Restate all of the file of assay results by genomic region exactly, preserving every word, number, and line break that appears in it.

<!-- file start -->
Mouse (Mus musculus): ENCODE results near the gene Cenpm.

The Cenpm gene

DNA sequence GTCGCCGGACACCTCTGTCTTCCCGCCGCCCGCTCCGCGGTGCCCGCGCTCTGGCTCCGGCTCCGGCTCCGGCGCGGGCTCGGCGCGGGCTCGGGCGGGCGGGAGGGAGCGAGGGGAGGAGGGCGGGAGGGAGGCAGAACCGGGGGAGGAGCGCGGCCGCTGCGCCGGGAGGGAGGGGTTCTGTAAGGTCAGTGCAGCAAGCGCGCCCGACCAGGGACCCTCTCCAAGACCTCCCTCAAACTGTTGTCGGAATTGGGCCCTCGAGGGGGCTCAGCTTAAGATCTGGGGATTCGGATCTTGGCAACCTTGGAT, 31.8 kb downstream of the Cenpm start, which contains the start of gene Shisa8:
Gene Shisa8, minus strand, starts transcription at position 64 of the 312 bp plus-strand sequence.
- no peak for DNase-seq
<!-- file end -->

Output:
Mouse (Mus musculus): ENCODE results near the gene Cenpm.

The Cenpm gene

DNA sequence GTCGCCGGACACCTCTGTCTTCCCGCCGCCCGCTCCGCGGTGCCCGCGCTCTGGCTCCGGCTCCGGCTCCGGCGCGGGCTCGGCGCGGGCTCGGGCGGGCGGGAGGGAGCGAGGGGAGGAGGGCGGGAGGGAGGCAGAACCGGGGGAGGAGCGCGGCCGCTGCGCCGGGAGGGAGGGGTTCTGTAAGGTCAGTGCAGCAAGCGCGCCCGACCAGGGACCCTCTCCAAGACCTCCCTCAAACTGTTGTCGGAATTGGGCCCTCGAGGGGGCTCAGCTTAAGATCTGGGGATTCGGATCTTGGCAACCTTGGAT, 31.8 kb downstream of the Cenpm start, which contains the start of gene Shisa8:
Gene Shisa8, minus strand, starts transcription at position 64 of the 312 bp plus-strand sequence.
- no peak for DNase-seq